Feb. 16 - Supporters of Tunisia's ruling Islamist Ennahda party demonstrate in the capital Tunis. Rough Cut (no reporter narration).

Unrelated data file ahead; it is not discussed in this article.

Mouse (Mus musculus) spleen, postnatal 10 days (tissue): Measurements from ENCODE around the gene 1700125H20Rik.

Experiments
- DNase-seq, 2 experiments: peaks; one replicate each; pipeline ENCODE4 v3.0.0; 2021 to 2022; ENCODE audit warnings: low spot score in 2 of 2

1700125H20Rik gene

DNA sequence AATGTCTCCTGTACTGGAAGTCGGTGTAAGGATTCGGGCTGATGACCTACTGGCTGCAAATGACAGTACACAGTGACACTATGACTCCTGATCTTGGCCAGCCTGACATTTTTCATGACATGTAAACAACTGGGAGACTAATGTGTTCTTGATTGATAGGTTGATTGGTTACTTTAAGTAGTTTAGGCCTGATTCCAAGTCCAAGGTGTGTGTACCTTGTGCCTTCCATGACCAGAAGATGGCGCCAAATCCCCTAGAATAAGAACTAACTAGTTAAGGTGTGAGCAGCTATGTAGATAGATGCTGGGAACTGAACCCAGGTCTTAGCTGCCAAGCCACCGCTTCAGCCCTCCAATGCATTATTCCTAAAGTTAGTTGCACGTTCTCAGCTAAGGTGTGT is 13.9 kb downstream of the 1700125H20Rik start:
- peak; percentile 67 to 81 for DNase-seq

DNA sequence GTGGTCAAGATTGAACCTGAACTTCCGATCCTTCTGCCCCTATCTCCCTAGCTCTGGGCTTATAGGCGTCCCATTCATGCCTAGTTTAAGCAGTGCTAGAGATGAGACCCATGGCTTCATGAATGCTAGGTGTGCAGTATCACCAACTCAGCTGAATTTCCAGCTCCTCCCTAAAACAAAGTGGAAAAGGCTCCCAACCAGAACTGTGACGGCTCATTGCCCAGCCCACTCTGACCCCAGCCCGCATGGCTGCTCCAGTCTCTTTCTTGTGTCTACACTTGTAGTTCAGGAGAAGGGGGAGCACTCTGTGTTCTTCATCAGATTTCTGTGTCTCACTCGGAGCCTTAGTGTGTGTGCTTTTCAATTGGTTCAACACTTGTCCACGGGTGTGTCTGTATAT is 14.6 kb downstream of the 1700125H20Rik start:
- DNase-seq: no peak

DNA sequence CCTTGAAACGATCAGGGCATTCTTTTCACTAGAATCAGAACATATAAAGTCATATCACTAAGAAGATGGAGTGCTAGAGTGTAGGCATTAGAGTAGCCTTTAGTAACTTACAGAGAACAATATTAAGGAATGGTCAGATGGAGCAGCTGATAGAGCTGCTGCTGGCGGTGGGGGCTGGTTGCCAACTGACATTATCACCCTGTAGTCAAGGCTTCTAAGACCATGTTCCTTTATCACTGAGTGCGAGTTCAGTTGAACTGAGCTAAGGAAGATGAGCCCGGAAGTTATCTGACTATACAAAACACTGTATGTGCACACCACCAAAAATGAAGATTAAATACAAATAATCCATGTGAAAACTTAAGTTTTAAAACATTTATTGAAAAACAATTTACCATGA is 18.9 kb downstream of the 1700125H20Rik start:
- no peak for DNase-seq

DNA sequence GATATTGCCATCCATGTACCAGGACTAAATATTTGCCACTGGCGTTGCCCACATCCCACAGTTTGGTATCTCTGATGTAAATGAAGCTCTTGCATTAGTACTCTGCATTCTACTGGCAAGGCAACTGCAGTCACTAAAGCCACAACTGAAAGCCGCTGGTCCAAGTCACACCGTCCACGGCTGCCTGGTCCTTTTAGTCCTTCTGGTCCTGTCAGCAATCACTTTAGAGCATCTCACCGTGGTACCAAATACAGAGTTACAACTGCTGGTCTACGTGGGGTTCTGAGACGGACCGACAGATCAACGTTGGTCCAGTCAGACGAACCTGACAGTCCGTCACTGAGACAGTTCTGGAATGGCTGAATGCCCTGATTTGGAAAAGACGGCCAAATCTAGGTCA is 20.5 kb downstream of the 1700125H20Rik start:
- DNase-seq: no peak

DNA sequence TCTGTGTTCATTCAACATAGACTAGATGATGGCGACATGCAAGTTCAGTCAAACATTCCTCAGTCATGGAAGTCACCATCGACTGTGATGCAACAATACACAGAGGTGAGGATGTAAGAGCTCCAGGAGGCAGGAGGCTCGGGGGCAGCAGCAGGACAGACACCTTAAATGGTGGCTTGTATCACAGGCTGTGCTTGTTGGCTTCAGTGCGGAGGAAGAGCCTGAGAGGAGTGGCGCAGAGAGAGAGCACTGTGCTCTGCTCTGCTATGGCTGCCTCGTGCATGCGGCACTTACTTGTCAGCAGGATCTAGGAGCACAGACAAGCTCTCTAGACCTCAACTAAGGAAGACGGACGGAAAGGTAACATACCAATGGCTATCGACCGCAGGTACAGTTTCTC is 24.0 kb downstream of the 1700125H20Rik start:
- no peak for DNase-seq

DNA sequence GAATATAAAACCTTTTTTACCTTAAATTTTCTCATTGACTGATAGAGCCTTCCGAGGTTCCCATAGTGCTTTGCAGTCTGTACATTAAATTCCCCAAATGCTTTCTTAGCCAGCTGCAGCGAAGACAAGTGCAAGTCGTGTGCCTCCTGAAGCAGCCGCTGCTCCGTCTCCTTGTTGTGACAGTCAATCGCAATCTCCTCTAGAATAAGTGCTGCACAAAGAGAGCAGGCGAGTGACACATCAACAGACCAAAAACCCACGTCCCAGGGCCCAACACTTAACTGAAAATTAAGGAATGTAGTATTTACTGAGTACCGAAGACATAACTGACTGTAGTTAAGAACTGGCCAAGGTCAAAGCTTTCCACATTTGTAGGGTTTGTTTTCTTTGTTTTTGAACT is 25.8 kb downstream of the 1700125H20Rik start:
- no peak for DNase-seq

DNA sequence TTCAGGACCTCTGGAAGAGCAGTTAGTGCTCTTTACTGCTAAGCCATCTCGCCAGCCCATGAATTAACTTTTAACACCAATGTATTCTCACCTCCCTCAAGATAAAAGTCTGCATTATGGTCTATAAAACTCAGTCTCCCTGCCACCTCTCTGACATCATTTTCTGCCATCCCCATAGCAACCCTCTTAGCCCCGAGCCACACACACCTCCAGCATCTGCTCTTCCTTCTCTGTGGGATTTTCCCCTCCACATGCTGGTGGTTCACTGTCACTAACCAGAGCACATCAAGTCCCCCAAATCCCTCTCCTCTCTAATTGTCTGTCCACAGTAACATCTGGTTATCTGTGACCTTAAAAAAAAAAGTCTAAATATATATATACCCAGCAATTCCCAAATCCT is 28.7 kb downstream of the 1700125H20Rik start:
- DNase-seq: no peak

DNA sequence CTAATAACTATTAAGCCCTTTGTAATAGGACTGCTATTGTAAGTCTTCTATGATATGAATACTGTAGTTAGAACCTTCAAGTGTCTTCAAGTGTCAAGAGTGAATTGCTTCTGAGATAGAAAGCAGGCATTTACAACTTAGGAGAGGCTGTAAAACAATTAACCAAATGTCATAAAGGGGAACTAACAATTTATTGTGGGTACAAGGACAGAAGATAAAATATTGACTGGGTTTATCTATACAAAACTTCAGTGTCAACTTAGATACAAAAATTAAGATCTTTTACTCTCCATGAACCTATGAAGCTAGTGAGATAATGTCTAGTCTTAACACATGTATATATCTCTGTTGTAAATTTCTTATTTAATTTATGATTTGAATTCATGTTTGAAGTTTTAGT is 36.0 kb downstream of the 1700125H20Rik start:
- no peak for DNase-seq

ROUGH CUT (NO REPORTER NARRATION) STORY: Two years ago, a popular revolt toppled the government of president Zine al-Abidine Ben Ali in Tunisia. Tunisia's Ennahda party won elections after the revolt they did not start, but after years of preaching that "Islam is the solution" the well-organized Islamist group has collided with the complexity of managing modern economies and governing unruly societies. Ennahda supporters took to the streets of Tunis on Saturday to express their support for the government. Last week's assassination of opposition politician Chokri Belaid plunged Tunisia into its worst crisis since the uprising and raised fears of violence in a country where an Islamist-led government faces strong liberal and secular opposition. Gritty political transitions are under way in nations in the Arab world where "revolution" has triumphed, ushering in contests over power, identity and religion, continued economic and social malaise, new opportunities for Islamist radicals, lawlessness and a surge in sexual violence against women that has gained publicity.